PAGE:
For this project, I used two nice images that suits for the manipulation; image1, image2. I would like to thank the author of this two great pictures, which is thiquinho and huibidos from sxc.hu. And before we continue with the steps, I need to inform you that this tutorial is written using Photoshop CS3.
Let's start with image1, open and duplicate this image by using the Image > Duplicate command from the menu bar. In the Duplicate Image dialog box, you can name it anything you like, but to follow this tutorial reference, name it "PassionFire" and hit OK. By doing this, we kept the original image. Be sure to save.
With the "PassionFire" image active, duplicate the "background" layer. Set the foreground and background color to black and white by pressing D on the keyboard. Click the "background" layer again and fill it with the foreground color ~ which is set to black. See the images below.
Reactivate "Layer 1," then press Command + Shift + U to apply desaturate command. Now invert the color by pressing Command + I. Your image should look like a film's negative now.
Duplicate "Layer 1," then apply the find edges filter from Filter > Stylized > Find Edges. Next, invert the color by pressing Command + I and change the Blending Mode to Hard light. There, your image now has contrast white line and a very dark background.
To give the white line more contrast, duplicate the "Layer 1" copy then change the Blending Mode to Screen.
Now we move to the second image. Drag image2 into "PassionFire" document image window using the Move tool. If the Paste profile mismatch dialog appears, just click OK to fix it.
The fire image from "image2" should be in "Layer 2" now. Change its Blending Mode to screen, this will hide all the black colors in "Layer 2." If done right, your image should be similar to the one below.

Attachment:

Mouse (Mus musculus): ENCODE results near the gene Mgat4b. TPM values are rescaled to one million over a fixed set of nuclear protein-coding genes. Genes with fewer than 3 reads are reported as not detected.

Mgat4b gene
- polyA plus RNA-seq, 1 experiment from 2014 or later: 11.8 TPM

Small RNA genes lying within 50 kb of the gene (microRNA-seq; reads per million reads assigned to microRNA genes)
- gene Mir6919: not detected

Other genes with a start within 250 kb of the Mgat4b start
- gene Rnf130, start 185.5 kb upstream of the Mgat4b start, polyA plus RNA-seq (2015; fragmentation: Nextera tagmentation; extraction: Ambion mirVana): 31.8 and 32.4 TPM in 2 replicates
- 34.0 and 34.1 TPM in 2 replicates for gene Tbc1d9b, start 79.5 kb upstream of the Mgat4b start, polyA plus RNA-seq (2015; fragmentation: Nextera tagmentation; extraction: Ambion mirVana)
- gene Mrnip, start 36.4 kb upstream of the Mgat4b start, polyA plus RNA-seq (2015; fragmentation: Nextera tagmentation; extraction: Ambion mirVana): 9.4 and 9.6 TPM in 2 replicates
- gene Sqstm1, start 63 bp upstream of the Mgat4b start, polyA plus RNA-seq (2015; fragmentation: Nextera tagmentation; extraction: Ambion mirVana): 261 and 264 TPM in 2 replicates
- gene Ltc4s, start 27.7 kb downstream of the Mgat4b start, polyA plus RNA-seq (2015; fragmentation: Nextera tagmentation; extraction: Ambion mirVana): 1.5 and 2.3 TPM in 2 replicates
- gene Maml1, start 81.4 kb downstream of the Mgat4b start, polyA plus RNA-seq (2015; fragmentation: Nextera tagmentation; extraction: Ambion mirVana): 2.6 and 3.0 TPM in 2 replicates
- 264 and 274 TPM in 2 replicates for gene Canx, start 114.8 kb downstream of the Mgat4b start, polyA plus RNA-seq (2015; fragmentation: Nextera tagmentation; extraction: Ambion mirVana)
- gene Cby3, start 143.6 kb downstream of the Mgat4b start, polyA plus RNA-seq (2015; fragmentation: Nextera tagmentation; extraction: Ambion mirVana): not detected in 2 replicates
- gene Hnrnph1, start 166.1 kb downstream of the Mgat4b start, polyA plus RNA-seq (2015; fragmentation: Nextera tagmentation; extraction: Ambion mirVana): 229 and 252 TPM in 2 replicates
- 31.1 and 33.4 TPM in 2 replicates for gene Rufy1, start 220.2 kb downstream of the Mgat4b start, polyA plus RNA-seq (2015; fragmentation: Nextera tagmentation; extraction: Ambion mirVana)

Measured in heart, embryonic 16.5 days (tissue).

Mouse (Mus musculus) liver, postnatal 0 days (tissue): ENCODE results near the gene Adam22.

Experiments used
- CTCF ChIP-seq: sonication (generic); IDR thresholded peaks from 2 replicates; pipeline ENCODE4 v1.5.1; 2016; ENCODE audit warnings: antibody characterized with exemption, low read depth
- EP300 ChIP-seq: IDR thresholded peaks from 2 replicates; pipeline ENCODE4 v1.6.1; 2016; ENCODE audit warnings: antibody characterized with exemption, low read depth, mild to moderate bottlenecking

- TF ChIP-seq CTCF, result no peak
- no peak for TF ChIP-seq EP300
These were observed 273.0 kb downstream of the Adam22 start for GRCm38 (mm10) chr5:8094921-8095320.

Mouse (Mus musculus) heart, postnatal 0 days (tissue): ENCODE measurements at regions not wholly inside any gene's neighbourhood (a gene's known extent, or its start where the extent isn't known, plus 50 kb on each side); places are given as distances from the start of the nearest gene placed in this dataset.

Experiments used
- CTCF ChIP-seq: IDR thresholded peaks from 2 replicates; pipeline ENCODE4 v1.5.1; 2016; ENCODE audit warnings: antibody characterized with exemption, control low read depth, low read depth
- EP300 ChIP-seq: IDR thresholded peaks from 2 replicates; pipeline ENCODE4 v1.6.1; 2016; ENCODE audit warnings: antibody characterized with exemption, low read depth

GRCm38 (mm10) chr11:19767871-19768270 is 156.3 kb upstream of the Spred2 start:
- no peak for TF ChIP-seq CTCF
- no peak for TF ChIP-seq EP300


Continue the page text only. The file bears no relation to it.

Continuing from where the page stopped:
Duplicate "Layer 2" by pressing Command + J. Make sure you use the Screen Blending mode, same as the original "Layer 2." Next, make "Layer 2" become invisible by hiding it from the layers panel.
Click the "Layer 2 copy" to make it active, then use the Free Transform command ( Edit > Free Transform) to rotate and resize the fire image like shown below. Don't forget to press Enter when you're done transforming.
Still in the same layer, now use the warp command (Edit > Transform > Warp) to bend the fire image - so it following the hair flow. Press Enter when done. See the example below as a reference.
If you feel the result is not quite good enough, simply use the Liquify filter to fix it. I assume you already know how to use the liquify filter; the Forward Warp tool and Twirl Clockwise tool is the only tool I used to get this result (see image below).
Duplicate the "Layer 2" copy, then use the Free Transform command to resize and rotate the fire image in the current layer. Don't forget to reposition the fire image too. Once you get this composition (see image below), hit Enter.
Repeat the previous process to get the hair covered with fire. Just duplicate and modify the layer until you get all the hair part covered. If needed, use the Liquify Filter again. The end result of this process should look like the image below, notice how many layers are used.
Okay, now activate "Layer 2" and make it visible again. Then Change the Blending Mode to Vivid Light. This step will colorize only the white line in the layer below it.